Book: Laurence Marks & Maurice Gran
Director: Bill Kenwright
Bringing On Back The Good Times is the latest instalment of Bill Kenwright’s hugely successful Dreamboats and Petticoats franchise. Inspired by the million-selling albums, the Dreamboats shows have been around now for over a decade and take advantage of the huge popularity of music from the fifties and sixties. Like its predecessors, Bringing On Back The Good Times provides an evening of good, unchallenging fun.
It’s a jukebox musical in the traditional style, so the plot is almost incidental and serves as much as a vehicle for introducing the songs as it does to engage the audience in the characters and their journeys. It tells the story of a band, Norman and the Conquests, playing the far from prestigious St. Mungo’s Youth Club and struggling to find a break. Guitarist Bobby has an additional concern – while he’s stuck in a band that’s going nowhere, his girlfriend Laura is starting on a more successful career including television appearances, and he wonders what she’s been getting up to behind his back. Actually, it turns out that she’s agreeing to do a favour for manager Larry in order to get the band a break – performing at Butlins in Bognor Regis.
While it’s not intended to be intellectually inspiring, the script has some humorous moments and serves its purpose in providing some context around the music – and it’s the music that people are here for after all. Some of the songs appear slightly incongruous in their placement in the story, but on the whole, the team has managed to arrange script and musical numbers in a way that doesn’t appear totally contrived.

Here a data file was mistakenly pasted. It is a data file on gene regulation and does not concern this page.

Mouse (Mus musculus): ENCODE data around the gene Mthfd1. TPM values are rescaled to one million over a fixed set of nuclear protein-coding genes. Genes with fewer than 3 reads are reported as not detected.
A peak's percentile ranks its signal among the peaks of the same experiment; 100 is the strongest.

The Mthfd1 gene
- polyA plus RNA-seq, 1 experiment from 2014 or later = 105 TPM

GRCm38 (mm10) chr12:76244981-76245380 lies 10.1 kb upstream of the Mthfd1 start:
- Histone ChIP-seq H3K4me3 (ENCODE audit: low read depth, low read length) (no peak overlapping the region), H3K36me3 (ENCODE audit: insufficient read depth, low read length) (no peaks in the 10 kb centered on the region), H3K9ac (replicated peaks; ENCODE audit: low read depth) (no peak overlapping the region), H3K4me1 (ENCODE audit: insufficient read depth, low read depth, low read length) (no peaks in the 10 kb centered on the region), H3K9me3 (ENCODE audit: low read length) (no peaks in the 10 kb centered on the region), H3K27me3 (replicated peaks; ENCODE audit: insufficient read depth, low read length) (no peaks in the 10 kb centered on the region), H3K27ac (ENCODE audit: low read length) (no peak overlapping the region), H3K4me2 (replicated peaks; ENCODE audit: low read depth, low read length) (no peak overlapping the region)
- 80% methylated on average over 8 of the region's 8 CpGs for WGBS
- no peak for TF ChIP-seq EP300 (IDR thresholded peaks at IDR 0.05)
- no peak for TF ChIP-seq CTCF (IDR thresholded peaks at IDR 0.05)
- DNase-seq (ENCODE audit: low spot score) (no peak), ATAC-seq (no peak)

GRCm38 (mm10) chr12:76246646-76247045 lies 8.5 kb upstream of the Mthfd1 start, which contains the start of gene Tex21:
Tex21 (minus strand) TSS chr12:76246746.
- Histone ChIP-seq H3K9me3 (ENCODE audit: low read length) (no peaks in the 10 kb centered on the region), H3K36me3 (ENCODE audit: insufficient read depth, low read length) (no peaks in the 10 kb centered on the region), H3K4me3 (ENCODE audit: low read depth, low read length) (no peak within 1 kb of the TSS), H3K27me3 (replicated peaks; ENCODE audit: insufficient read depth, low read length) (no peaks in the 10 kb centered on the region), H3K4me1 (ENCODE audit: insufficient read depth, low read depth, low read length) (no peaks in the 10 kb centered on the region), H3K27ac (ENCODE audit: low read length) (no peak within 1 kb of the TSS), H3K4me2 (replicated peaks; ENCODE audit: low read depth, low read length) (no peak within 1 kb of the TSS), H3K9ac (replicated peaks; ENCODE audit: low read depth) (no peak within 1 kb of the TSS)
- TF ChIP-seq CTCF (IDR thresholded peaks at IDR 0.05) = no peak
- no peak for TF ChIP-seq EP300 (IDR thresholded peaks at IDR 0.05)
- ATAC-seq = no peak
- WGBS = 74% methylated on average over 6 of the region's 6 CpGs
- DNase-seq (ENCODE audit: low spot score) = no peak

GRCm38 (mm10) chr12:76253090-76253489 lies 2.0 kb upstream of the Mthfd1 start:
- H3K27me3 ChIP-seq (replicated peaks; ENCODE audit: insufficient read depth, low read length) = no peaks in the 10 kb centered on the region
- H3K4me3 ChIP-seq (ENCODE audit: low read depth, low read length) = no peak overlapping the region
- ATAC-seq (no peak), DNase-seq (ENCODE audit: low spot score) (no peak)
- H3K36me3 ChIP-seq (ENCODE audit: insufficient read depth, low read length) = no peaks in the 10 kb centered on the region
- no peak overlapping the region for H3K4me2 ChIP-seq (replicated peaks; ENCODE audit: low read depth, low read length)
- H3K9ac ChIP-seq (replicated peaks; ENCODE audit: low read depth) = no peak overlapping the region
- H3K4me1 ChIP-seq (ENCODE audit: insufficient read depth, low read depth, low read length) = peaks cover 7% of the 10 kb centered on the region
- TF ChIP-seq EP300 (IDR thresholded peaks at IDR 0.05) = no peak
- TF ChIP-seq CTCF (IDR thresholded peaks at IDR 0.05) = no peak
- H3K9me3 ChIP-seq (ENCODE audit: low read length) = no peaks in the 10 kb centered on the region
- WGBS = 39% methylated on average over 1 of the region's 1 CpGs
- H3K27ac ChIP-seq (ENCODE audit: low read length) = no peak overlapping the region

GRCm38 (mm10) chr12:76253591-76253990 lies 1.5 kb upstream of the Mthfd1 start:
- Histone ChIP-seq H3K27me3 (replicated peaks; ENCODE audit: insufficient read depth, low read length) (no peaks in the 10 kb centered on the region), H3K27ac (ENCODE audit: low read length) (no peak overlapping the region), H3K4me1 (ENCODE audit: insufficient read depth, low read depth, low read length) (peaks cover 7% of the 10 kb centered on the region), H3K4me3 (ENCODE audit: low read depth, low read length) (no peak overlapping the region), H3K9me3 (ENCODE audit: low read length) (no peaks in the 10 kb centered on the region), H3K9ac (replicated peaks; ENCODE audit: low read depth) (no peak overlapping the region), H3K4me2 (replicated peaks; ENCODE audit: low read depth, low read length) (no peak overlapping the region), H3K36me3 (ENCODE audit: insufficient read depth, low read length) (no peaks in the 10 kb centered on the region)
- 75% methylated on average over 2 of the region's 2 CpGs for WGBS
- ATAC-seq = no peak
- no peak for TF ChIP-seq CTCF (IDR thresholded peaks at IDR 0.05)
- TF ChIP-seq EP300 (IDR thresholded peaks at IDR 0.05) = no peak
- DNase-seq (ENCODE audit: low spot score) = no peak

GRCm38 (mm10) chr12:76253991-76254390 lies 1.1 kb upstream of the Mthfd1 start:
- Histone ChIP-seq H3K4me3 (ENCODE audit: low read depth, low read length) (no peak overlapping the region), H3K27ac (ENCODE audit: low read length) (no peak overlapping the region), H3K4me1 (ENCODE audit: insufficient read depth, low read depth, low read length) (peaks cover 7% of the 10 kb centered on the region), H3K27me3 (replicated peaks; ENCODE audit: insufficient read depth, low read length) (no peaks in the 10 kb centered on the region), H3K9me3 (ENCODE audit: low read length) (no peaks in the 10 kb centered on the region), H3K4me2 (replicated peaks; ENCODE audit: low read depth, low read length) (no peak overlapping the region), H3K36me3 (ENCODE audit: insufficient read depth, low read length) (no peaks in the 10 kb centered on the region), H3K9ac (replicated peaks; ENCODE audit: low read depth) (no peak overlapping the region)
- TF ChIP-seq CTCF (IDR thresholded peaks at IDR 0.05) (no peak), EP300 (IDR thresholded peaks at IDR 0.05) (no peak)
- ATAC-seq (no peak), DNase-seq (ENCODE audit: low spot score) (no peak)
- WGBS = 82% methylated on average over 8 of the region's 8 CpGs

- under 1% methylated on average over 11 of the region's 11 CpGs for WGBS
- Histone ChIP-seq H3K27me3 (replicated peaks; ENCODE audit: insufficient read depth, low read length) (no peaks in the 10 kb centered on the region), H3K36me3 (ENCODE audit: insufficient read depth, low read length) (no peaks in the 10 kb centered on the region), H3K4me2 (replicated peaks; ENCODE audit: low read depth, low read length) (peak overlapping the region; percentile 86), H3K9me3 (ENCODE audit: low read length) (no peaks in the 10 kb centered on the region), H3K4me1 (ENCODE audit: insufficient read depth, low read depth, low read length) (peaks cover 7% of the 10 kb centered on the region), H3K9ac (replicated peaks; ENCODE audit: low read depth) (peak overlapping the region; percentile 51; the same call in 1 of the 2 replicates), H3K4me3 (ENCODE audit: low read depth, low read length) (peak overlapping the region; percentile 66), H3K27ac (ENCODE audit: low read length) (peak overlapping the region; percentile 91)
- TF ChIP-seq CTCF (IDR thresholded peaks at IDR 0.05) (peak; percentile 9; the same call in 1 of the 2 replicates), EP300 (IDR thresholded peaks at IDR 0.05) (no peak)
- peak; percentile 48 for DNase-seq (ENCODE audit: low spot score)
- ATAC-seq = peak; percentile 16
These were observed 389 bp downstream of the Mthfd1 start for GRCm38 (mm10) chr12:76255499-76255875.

David Ribi and Elizabeth Carter make an engaging couple as Bobby and Laura, with some good vocal skills on display. One of the highlights of the evening is Carter’s version of You Don’t Own Me, delivered with determination and tenderness. Alastair Hill does a fine job as lead vocalist and serial womaniser Norman, and Samara Clarke entertains as fitness instructor Donna, with a well-delivered Where the Boys Are. Mike Lloyd provides a comically stereotypical authoritarian as holiday camp manager Percy, with David Benson as Bobby’s dad, desperate to get him a job at Ford.
Benson also gives hugely comic value with his version of Kenneth Williams, and while not physically alike he has the voice, expressions and mannerisms pretty spot on. It will take a while to forget his version of the Williams classic comedy number Ma Crepe Suzette, a good bit of comedy towards the end of the evening.
The other treat this production gives us is veteran performer Mark Wynter as Larry. Remembered largely for his hit songs of the early sixties, Wynter is also a fine actor and still has a lot of vocal prowess all these years on, when he does a medley of his hits including Venus in Blue Jeans and It’s Almost Tomorrow – entirely out of context in the plot but by this time in the evening nobody really cares, they’re too busy enjoying the entertainment and singing along.
From the opening C’mon Everybody to the closing inevitable Megamix the classic hits just keep coming. Lipstick on Your Collar, Save the Last Dance for Me, Mony Mony, a beautifully delivered a capella Blue Moon and many more, the production is jam-packed full of well-known songs performed and played by the cast.
It’s slick, it’s entertaining and it’s fun.
Runs until 26 March 2022 and on tour